Timestamp

I dunno if this is notes, or notes to self, but the jotter is here for reasons:

I’ve really had no time to give this place any thought for a few months, and mostly use it to log stuff. Which is fine, because logging stuff is half the reason I caused the thing to exist.

I was looking into a timestamp app for using on photos, but all the iOS timestamping apps look bad. I’m not even sure why that got stuck in my head, except perhaps that I find it easy to fire photos here from my phone, and a photo is sometimes more useful than words.

And many of my photos here flow through into Instagram automatically, so it’s another way to make me look alive on social media. Which shouldn’t, of course, be a concern; but also is, because, as a cultural worker who now produces on long timeframes, it doesn’t hurt to be seen to be at least alive.

Also, it would be nice to experiment with new ways to do this thing. There’s been a new spate of “keep blogging weird”-style posts here and there – and even as I write this I have an old muscle memory twitch of “don’t blog about blogging!” — and I’m aware that this space ain’t weird and doesn’t innovate. And it would be nice to fuck around with it a bit.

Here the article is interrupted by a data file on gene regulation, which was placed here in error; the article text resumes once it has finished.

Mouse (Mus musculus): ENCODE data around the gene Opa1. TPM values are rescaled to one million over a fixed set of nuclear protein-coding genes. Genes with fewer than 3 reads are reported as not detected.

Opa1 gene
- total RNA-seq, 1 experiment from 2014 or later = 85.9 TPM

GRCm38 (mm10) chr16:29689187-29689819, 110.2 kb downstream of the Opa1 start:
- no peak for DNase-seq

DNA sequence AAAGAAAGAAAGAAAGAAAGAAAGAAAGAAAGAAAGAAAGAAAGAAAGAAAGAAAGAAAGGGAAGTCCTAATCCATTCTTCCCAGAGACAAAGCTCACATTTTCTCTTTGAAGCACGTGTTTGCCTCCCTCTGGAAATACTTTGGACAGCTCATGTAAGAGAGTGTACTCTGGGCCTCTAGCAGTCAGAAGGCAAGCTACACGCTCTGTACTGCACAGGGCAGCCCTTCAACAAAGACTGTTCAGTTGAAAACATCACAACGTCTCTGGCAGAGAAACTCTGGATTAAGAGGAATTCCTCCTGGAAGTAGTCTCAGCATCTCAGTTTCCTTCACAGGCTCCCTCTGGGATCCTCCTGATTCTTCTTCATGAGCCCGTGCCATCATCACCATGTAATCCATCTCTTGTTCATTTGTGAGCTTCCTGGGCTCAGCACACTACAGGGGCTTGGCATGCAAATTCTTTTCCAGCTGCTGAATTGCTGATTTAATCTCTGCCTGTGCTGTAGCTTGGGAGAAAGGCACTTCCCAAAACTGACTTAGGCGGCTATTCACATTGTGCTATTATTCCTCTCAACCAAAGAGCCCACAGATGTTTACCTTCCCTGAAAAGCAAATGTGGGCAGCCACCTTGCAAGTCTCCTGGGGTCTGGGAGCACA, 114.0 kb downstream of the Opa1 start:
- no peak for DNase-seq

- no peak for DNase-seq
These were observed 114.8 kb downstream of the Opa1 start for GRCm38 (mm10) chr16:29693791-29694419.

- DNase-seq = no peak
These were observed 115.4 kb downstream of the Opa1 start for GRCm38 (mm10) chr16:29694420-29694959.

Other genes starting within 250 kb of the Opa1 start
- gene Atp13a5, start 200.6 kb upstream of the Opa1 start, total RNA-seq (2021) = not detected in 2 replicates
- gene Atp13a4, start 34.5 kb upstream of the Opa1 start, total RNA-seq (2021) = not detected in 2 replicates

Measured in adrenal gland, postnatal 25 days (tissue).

After I started thinking about that, I saw Venkatesh go to an odd timestamped format, and his explanation has interest.

The culprit in the stillborn promise of log-like writing of blogs was the introduction of names. Meaningful, theme-scoping names. Attention-seeking meaningful, theme-scoping names. Specifically the headline.

I mean, the lack thereof is what caught everyone’s eye about tumblelogs, way back when. I still think the tumblelog was a marvellous thing that got usurped and murdered by Tumblr (even as Tumblr itself gave different things back and had its own value).

(Kicking around, I discovered Trivium is still going, from an original tumblelogger.)

Tumblelogs, as early microblogging forms, also obviously form part of Twitter’s DNA, and Venkatesh gets into some of that too. Interestingly, though, the chain he’s started in this format are long things that read like stream-of-consciousness exercises or exhaustive trains of thought.

Much like this one, which I will close now so that I can figure out the third plot stream in this story document.